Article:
Gas tax anger blurring ballot question

New Jersey voters on Tuesday will be asked to weigh in on Public Question 2, a ballot initiative to dedicate all the revenue from the state gas tax to transportation projects.

The Legislature voted nearly a year ago to send the constitutional amendment to voters, without a whiff of controversy. Hp gas online booking no New Jersey already dedicates a chunk of state revenue to transit projects every year.

In recent weeks, however, the ballot question has become a lightning rod drawing outrage from Lt. Gas 2 chainz Gov. O gastroenterologista cuida do que Kim Guadagno and a conservative radio host, who have been urging the public to vote it down.

Of all the ballot initiatives batted around in New Jersey in recent years — to ramp up pension payments, to raise the minimum wage, to allow casinos in North Jersey, to radically change the legislative redistricting process — the effort to lock down a stable source of financing for transit projects stirred the least debate.

When the Assembly voted unanimously to approve the ballot question in December, and when the Senate followed in January with a 36-1 vote, no one spoke in opposition and nearly every elected official in Trenton described it as an innocuous way to ensure good government.

But then Governor Christie and lawmakers raised the gas tax by 23 cents last month to round up new money for New Jersey’s fraying roads, bridges and railways.

Lacking an easy avenue to repeal the unpopular increase in the gas tax, critics including Guadagno and 101.5 FM host Bill Spadea began to take aim at the ballot question.

A “no” vote on the ballot question could throw a wrench into Christie’s overall transportation plan and kill the gas tax increase, forcing everyone “back to the drawing board,” they argue.

Anyone who cares about good government should vote in favor of Question 2 to ensure that lawmakers spend the extra 23 cents only on roads, bridges and railways, Prieto said. Electricity review worksheet Without the constitutional amendment, lawmakers could raid the new gas tax revenue and spend it on other budget priorities or pet projects, he said.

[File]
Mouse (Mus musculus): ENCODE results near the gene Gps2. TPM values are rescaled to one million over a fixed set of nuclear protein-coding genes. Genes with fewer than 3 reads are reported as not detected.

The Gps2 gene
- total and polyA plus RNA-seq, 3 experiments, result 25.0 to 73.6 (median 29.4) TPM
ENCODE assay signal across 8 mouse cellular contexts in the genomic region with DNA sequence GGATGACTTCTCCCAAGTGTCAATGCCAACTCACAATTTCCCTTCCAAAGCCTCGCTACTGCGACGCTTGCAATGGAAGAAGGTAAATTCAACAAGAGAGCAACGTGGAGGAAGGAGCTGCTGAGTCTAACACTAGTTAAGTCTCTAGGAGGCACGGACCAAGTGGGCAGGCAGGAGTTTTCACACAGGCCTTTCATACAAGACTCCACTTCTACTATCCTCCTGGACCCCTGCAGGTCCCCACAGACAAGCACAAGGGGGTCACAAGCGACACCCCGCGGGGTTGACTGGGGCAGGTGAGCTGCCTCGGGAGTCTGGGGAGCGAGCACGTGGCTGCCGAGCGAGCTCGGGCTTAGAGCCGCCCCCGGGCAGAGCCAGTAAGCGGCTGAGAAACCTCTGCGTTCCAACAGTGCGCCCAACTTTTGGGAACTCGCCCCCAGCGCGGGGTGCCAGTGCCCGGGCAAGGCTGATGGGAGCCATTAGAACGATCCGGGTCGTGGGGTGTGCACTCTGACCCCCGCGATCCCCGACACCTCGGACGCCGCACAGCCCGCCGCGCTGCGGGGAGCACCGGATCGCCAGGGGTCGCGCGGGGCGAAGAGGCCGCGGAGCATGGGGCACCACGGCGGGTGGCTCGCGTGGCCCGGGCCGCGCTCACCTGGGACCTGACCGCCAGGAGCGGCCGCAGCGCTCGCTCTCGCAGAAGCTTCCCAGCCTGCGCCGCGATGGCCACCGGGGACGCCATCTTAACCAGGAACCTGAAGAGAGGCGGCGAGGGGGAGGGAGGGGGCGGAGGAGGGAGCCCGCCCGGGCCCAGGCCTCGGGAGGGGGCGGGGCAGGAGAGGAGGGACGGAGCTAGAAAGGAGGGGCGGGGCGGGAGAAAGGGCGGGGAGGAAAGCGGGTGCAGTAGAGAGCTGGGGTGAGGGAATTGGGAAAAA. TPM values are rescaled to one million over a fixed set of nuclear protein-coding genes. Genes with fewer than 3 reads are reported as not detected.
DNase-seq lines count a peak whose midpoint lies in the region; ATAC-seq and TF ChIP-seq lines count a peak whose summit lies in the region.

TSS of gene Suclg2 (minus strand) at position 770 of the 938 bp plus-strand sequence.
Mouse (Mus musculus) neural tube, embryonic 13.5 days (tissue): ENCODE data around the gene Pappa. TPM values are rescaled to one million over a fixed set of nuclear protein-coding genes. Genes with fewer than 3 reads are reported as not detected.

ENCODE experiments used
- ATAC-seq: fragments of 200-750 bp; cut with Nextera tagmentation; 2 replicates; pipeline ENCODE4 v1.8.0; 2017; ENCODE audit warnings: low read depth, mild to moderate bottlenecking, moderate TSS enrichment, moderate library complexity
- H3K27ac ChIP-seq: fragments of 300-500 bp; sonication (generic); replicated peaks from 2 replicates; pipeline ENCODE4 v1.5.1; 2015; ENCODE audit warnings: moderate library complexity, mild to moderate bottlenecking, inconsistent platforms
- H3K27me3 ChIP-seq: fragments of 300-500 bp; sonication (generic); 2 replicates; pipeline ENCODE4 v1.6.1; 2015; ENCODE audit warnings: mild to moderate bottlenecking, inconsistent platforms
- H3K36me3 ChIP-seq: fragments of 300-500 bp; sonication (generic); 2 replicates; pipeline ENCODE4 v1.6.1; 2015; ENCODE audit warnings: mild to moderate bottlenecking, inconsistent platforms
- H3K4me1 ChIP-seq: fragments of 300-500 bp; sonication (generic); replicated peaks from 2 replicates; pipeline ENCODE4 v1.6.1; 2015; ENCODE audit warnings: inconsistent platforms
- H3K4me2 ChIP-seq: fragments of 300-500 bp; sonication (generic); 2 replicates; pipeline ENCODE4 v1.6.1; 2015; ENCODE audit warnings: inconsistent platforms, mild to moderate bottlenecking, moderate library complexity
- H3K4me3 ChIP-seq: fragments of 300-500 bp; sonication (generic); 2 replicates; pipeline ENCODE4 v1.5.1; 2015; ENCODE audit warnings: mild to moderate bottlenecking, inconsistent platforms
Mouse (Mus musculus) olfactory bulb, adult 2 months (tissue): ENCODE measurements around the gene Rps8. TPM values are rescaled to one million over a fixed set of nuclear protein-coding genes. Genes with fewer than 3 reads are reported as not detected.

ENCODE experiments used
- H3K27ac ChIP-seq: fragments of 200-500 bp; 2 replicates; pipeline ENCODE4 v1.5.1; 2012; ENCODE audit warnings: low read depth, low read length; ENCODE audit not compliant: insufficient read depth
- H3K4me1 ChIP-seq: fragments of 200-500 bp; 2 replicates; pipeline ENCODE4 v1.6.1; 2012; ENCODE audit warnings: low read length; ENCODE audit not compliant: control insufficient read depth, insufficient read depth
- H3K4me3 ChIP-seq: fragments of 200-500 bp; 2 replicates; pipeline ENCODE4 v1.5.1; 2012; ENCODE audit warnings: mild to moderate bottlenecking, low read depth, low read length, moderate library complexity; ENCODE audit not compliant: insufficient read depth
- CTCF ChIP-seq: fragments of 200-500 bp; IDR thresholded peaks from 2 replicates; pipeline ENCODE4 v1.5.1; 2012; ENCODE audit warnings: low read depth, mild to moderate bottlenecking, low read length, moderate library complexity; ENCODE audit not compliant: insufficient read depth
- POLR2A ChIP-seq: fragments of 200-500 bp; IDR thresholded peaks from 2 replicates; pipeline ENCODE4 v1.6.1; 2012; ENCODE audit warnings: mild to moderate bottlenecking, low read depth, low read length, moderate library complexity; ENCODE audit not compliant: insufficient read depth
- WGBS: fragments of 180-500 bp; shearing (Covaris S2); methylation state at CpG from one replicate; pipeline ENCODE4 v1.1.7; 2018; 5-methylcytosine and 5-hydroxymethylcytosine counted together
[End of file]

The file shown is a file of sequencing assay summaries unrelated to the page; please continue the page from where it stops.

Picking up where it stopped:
Erica Jedynak, state director of the conservative group Americans for Prosperity, agreed and urged voters to approve Question 2 “so that gas tax revenues go directly to transportation funding, and not hundreds of other purposes in the general fund.”

Christie and lawmakers struck a deal to finance transportation projects for the next eight years with $16 billion. Gas jobs pittsburgh The money would come from the increased gas tax and up to $12 billion in borrowed money.

One of the bills in the legislative package Christie signed, A10, authorizes up to $12 billion in borrowing for transit projects — but that borrowing is “contingent” on Question 2’s passage, according to the non-partisan Office of Legislative Services.

Guadagno said the state’s Transportation Trust Fund is deeply indebted and that adding $12 billion to the debt load would increase costs for taxpayers down the line.

“A no vote is a vote against billions in debt without the means for repayment,” according to a fact sheet Guadagno posted on Twitter. Electricity invented what year “A no vote will force the Legislature to reexamine the gas tax hike bill … because the gas tax grab is tied in with the overall scheme.”

However, the gas tax increase was included in a separate bill, A12, which Christie signed as well and which is not contingent on Question 2’s passage.

If the ballot question fails, the Legislature could simply pass a new bill to authorize the borrowing of any amount different from $12 billion, without linking it to a referendum, according to Chris­tie’s Treasury Department.

“Regardless of the outcome of the ballot question, the Legislature could still authorize more than the $12 billion currently being contemplated,” Treasury spokesman Willem Rijksen said.

Prieto said both houses of the Legislature would have the votes to pass that new bill “in a heartbeat,” or any kind of “cleanup” bill if needed.

Supporters of Question 2 have spent about $1.9 million on a public relations campaign targeting voters, according to a report last week by the state Election Law Enforcement Commission. Gas after eating red meat Meanwhile, there has been no recorded spending by groups who oppose the ballot measure.

Forward NJ, a coalition of businesses and advocacy groups supporting the constitutional amendment, has spent $667,000. Gas natural inc The Engineers Labor Employment Cooperative spent $1.2 million. Gas exchange in the lungs occurs due to Neither group appeared to ratchet up spending in response to Guadagno’s opposition.

“Forward New Jersey always planned for a robust campaign to help educate the public on the importance of putting gas tax dollars into a lock box,” said a spokesman for the group, Chris Donnelly. La gas leak “The lieutenant governor’s comments, as incredibly false and misleading as they may be, have not changed that.”

Far more money has been spent on Public Question 1, which asks voters to approve two casinos in North Jersey. Wd gaster website Opponents spent more than $15 million, ELEC reported. Gas zombies black ops Supporters spent more than $8.6 million, but then gave up the fight and stopped advertising.